You probably don’t know this (and kudos if you did), but that bottle of pure vanilla extract in your pantry originated from an orchid, Vanilla planifolia, growing on an island in the middle of the Indian Ocean.

And although this delicious spice is widely thought to be native to that island, i.e. Madagascar, it is actually endemic to Mexico, where Hernándo Cortés was introduced to the vanilla bean by the Aztec emperor Montezuma in 1520. The Spanish also gave the pods the name by which we call them today, “vaynilla,” meaning “little pod.”

Still, it was the French who really popularized the spice in the nineteenth century. Until then, vanilla remained an exotic curiosity from far-off lands. Attempts to cultivate it outside its native habitat met with failure in the absence of its natural pollinators, the hummingbird and the Melipona bee.

All that changed when Edmond Albius, a former slave on the Indian Ocean island of Réunion, figured out how to pollinate the orchid by hand, an extremely labor-intensive process. (Rather like semi-conductor chips, hand-pollination is best done by the petites mains of women and children.)

Shrewd French entrepreneurs then hit upon the idea of vanilla cultivation in Madagascar, where the climate was favorable and more importantly, labor cheap and plentiful. Mexico was overtaken by Madagascar and the rest, as they say, is history.

The story doesn’t end there, however. In 2000, Madagascar was hit by a devastating cyclone, causing severe damage to its vanilla crop. With the ensuing supply crunch, the world price of vanilla skyrocketed to $500 a kilogram.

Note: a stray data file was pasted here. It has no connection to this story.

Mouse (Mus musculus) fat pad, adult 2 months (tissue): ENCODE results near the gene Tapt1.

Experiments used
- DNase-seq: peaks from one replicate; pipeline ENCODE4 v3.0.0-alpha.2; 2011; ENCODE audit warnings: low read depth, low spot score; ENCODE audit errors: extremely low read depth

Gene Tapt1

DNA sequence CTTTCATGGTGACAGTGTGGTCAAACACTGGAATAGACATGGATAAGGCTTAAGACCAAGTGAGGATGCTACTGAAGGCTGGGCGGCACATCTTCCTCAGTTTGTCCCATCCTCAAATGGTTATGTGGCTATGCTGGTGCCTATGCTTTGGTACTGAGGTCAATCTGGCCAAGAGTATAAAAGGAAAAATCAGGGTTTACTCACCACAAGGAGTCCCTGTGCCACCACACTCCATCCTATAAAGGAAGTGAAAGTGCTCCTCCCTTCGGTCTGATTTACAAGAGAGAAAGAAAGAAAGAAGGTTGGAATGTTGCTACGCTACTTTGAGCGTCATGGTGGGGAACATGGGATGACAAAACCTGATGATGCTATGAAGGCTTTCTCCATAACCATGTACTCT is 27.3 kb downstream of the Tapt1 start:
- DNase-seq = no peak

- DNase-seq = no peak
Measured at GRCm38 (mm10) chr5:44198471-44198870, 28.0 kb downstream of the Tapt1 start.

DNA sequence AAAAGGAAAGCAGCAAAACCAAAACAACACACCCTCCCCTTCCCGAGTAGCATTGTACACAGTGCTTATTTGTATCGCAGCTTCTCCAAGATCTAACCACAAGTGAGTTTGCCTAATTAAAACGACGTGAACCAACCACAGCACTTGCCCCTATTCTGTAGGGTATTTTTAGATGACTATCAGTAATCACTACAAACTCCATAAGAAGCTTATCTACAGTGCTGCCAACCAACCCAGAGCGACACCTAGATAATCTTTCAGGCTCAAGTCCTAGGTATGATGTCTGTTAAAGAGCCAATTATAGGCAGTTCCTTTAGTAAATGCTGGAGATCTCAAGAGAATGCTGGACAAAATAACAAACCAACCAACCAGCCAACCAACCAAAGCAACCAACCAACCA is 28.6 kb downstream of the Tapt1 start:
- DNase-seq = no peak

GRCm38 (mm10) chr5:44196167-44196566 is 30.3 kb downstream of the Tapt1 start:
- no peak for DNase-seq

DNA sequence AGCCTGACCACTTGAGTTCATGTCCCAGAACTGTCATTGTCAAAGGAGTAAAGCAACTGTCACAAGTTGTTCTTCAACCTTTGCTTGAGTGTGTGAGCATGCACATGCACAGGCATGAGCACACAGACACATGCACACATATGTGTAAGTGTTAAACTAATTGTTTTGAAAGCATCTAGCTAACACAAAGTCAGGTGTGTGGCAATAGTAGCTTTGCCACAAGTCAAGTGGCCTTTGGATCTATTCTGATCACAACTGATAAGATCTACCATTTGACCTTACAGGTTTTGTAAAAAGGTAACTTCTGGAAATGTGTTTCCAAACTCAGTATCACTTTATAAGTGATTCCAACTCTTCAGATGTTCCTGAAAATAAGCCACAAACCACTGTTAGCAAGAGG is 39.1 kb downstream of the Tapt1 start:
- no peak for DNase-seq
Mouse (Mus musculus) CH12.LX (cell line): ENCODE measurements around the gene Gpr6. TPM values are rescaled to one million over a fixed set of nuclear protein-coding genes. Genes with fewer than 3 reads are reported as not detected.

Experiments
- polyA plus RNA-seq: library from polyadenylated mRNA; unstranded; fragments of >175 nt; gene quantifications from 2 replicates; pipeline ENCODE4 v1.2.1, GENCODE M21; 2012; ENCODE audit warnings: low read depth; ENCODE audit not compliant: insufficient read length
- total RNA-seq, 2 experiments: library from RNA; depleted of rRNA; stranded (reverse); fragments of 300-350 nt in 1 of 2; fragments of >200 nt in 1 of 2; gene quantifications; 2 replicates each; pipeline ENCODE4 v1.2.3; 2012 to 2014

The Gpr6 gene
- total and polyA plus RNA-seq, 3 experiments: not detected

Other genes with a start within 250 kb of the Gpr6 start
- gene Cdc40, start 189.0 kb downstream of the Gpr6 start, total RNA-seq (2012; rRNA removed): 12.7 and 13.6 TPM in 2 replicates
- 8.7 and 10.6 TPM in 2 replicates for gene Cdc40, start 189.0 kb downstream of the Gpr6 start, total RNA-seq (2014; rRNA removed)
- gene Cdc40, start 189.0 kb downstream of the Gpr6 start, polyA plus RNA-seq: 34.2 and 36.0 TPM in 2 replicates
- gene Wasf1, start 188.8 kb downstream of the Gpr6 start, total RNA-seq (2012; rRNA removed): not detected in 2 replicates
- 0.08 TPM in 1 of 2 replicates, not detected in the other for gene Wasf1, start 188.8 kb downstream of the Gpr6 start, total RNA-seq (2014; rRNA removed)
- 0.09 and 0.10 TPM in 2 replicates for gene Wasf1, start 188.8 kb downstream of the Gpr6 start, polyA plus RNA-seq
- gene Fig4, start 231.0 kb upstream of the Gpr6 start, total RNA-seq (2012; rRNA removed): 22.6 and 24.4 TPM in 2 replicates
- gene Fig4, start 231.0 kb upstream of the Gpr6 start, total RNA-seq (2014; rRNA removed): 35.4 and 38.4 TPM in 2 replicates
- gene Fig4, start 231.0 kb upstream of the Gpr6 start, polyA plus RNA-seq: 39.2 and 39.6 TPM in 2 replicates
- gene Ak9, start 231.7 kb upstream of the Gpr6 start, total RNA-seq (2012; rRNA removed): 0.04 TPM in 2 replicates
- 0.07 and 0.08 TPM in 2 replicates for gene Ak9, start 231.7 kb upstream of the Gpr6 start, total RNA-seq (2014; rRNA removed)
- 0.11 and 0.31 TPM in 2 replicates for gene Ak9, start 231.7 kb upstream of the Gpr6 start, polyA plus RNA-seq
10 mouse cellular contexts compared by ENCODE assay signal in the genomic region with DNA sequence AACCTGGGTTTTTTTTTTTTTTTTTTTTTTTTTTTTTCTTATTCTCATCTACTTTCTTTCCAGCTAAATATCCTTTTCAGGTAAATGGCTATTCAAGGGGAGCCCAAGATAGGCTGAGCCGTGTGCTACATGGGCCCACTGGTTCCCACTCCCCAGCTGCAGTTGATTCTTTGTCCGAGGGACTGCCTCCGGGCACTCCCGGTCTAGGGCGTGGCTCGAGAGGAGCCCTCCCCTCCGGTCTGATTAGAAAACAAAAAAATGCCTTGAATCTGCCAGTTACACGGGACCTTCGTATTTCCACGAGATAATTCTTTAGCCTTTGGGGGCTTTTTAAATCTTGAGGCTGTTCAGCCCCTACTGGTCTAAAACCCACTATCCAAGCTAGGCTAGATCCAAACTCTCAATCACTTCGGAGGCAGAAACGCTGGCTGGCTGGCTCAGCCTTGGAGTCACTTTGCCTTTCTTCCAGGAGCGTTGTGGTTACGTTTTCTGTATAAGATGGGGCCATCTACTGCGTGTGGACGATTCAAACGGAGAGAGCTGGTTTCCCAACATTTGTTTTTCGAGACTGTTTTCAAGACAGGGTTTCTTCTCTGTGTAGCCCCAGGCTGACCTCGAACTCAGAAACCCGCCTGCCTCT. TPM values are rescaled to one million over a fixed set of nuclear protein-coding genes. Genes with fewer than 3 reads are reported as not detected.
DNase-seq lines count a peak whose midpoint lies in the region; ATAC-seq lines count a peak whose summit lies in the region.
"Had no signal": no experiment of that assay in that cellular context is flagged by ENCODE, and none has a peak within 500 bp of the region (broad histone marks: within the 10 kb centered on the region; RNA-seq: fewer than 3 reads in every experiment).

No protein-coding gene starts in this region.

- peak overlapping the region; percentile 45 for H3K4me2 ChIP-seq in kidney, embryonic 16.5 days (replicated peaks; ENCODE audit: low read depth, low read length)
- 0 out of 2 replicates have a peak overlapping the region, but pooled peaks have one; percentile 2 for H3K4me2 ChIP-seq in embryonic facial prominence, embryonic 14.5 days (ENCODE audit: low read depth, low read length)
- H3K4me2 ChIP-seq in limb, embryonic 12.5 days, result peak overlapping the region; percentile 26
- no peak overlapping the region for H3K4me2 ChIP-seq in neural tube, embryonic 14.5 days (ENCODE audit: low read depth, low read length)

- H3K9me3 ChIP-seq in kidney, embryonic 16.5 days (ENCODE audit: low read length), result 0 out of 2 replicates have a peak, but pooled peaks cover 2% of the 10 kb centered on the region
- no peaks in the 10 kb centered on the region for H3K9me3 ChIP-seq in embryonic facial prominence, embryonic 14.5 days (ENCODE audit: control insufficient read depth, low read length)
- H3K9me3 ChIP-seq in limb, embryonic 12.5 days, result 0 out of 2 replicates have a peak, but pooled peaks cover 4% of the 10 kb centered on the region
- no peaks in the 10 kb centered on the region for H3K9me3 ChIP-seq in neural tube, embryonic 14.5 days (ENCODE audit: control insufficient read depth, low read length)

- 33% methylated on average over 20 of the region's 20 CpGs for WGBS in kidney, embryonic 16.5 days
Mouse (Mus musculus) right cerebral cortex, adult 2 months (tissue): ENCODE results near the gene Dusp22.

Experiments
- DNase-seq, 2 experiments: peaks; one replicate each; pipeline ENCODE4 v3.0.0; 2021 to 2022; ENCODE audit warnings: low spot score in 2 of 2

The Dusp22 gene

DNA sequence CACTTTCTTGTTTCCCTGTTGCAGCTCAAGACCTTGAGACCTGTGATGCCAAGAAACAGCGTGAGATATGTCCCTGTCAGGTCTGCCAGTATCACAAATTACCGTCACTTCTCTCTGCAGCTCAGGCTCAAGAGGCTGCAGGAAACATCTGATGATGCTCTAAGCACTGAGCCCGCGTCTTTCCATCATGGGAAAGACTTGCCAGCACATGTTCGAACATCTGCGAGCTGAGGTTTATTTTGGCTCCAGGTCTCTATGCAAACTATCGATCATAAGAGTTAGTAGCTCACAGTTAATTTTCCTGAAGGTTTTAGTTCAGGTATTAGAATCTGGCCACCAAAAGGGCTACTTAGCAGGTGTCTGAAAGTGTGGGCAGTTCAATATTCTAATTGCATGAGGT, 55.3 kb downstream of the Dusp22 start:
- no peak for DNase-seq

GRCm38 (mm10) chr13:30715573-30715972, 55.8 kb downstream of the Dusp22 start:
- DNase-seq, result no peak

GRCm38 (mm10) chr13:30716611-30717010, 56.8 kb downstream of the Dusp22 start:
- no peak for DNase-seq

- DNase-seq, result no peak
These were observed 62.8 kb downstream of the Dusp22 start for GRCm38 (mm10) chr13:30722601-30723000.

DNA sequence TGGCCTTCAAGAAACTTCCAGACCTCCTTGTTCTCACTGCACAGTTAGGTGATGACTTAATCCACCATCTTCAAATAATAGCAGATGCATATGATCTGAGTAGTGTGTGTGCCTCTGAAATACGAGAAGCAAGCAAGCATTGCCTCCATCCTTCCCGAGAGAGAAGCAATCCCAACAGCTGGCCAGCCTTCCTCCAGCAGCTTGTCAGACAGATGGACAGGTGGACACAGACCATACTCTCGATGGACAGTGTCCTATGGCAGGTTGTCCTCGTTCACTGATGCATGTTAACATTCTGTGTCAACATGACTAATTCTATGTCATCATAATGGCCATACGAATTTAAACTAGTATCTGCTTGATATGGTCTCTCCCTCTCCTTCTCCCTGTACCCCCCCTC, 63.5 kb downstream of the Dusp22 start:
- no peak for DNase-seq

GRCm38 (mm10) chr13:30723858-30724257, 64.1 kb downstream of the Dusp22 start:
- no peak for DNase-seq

At these prices, other countries wanted in on the action: enter India (Kerala and Karnataka) and Indonesia (Java), both blessed with similar climates and an abundance of cheap labor. Also muscling in on the action: a new type of synthetic vanilla that came close to tasting like the original.

With all the new producers flooding the market, vanilla prices dropped so precipitously that within a few years of introducing the plant, the farmers who had been persuaded to grow the crop by government bodies and private investors decided that it wasn’t worth their time anymore.

A similar series of events is behind the high price of vanilla at the current moment. This time, the problem is compounded by gangs smuggling protected rosewood out of Madagascar, possibly to China, and laundering the proceeds by buying up vanilla, which they can then sell on the open market.

With the high price of vanilla, producers have been rushing to get the product to the market even before it is ready, damaging the reputation of Madagascar vanilla in the process. The government has now blocked exports of immature green vanilla, further reducing supply.

Meanwhile, seeing the dollar signs, farmers in India and other developing countries are planting vanilla once more.

And so, the boom and bust cycle repeats itself.

What I’m telling you is, there’s nothing vanilla about vanilla.